By DAVID SHOALTS
Wednesday, October 17, 2018
TORONTO -- Kasperi Kapanen says he isn't thinking about it but his greatest success with the Toronto Maple Leafs might come at a significant price.
He has eight points in his past five games and each one of them sent a subtle message to William Nylander that just maybe the Toronto Maple Leafs can do without him. The complication is Kapanen and Nylander, who is sitting at home in Sweden because of a contract dispute, have been best friends and roommates since they started out with the Toronto Marlies farm team in the 2015-16 season.
Ever since he was moved up from the fourth line in the third game of the NHL season to play right wing beside Auston Matthews and left winger Patrick Marleau, Kapanen and his linemates have been on fire. Matthews has 12 points in the five games the line has been together, while Kapanen has eight and Marleau three.
The happy side effect of this for Leafs management is Kapanen's play is putting more heat on Nylander, Matthews's regular running mate. With Kapanen, 22, running up the points with Matthews, Leafs general manager Kyle Dubas is probably feeling better about resisting the Nylander camp's demands for what is thought to be a salary of US$8million a year on a long-term contract.
Now it is Kapanen who is working those two-on-one rushes with Matthews that leave defencemen flat-footed. But the thought his opportunity is coming at the expense of his friend hadn't occurred to Kapanen.
"To be honest, I didn't even think of that," Kapanen said Tuesday referring to Nylander.
"Everyone wants Willie [Nylander] to be here. He's a big part of the team. He brings a lot of energy and a lot of offence to our team."
Well, Dubas, Leafs president Brendan Shanahan and maybe even head coach Mike Babcock could be forgiven for having thought about Nylander's place in the team given Kapanen's performances.
Fitting everyone under the NHL salary cap is part of Dubas's and Shanahan's jobs and their idea of the proper salary for Nylander is something south of US$7-million.
The key date here is Dec. 1, which is the deadline for NHL teams to sign their restricted free agents. Anyone still unsigned by then is no longer eligible to play in the current season. Just which side this puts the pressure on depends on the observer's perspective.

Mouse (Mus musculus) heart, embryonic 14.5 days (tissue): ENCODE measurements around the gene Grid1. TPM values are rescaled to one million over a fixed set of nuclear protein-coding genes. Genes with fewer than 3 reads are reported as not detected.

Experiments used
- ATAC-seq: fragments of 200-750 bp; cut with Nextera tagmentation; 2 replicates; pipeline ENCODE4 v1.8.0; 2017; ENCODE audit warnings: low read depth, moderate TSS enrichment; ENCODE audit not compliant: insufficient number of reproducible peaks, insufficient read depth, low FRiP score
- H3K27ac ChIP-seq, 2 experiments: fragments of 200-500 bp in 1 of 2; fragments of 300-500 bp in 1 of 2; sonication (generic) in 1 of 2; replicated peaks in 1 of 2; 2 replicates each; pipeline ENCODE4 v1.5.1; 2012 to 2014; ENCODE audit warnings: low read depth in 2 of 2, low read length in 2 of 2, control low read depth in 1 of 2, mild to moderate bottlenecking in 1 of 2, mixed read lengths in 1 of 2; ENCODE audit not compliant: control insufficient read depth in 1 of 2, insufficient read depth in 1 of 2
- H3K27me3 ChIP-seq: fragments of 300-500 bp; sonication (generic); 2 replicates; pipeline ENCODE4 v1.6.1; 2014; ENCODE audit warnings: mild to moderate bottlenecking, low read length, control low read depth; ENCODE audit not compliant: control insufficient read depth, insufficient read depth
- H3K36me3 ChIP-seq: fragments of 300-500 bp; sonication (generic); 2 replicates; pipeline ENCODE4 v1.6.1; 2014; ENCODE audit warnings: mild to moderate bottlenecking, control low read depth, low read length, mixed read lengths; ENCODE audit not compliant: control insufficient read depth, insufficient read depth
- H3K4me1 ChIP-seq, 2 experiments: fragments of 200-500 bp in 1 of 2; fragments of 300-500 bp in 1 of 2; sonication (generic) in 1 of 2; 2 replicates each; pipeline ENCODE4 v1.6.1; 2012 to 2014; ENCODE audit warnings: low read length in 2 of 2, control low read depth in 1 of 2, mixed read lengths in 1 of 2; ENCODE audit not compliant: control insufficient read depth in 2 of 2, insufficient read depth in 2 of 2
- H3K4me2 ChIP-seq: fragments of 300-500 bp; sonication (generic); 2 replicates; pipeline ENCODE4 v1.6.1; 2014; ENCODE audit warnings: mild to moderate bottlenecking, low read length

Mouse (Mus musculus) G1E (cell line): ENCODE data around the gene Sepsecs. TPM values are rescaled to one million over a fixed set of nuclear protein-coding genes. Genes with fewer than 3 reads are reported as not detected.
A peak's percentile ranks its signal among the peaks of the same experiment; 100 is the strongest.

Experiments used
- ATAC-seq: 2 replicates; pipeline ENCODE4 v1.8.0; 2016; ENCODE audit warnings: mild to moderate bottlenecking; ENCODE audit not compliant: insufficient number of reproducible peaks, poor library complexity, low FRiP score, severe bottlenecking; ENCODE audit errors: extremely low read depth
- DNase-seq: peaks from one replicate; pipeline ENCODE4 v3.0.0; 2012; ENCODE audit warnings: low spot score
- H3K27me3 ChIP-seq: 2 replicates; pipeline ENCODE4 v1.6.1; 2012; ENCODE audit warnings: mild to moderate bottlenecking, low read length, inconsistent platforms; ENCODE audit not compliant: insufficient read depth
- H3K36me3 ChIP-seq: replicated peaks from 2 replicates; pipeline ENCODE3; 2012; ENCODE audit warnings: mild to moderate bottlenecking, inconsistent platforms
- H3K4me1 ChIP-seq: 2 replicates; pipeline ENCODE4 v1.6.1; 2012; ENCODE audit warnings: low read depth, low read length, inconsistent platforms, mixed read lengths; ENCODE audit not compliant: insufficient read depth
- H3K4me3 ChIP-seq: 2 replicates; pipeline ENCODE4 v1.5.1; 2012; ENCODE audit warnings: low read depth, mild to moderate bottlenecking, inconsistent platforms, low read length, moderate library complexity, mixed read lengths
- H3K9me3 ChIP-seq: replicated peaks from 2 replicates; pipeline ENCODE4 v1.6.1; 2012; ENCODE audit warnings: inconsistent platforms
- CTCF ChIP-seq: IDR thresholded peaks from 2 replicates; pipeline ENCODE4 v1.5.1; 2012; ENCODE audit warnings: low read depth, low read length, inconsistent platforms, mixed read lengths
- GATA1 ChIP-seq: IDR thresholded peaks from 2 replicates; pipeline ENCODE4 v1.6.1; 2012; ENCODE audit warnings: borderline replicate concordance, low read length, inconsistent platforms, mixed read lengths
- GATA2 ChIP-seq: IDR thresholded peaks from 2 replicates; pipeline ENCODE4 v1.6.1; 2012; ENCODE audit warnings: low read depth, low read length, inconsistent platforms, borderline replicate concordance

If Nylander is worried about reclaiming his spot next to Matthews as the clock ticks, then Kapanen's hot streak is not comforting. But if his goal is to land that six-or-more-year contract at a number as close to US$8-million as he can get, then the thinking is things will work themselves out once the contract is done, even if he can't play this season.
There is also the possibility of trading Nylander - a growing one in the minds of some NHL types - but history shows teams never get the maximum price - a top defenceman in this case - if there is any kind of problem with the player in question.
In the meantime, Kapanen is enjoying his good fortune.
"You never know what the future holds," he said. "But like I've told you guys for the past week or so, I'm just enjoying the ride for now."
Kapanen thinks he was able to click so quickly with Matthews because both of them can play at a high rate of speed.
"I just try to use my legs as much as I can, get into open ice and maybe on a breakaway he's the guy who is sure to make that play, that pass to me," Kapanen said. "And vice versa, I feel like if I pass to him he's got a dangerous shot. Also having Patty [Marleau] there, Patty's an outstanding player as well so it's been clicking for us."
And Babcock isn't about to give any assurances that even if Nylander signs quickly and reports to the Leafs his old spot will be waiting for him. "I just worry about the guys who are here, so I don't have to spend much time speculating on that," the coach said.
ANDERSEN A QUESTION MARK FOR THURSDAY
Goaltender Frederik Andersen, who sustained a knee injury in last Saturday's win over the Washington Capitals, may not be ready to play Thursday night against the Pittsburgh Penguins.
Babcock said Monday night, after backup Garret Sparks stepped in to beat the Los Angeles Kings, that Andersen would return against Pittsburgh.
But Andersen only appeared for about a half hour of the Leafs' practice on Tuesday and a decision on his status will not be made until game day. "We're going to see. I don't want to get ahead of myself. We'll see how it feels," Andersen said.
Babcock concurred: "What did Freddy say? We'll see for Thursday."
Ever since Toronto Maple Leafs forward Kasperi Kapanen was moved up from the fourth line in the third game of the NHL season, he and his linemates have been on fire.
JOHN E. SOKOLOWSKI/USA TODAY SPORTS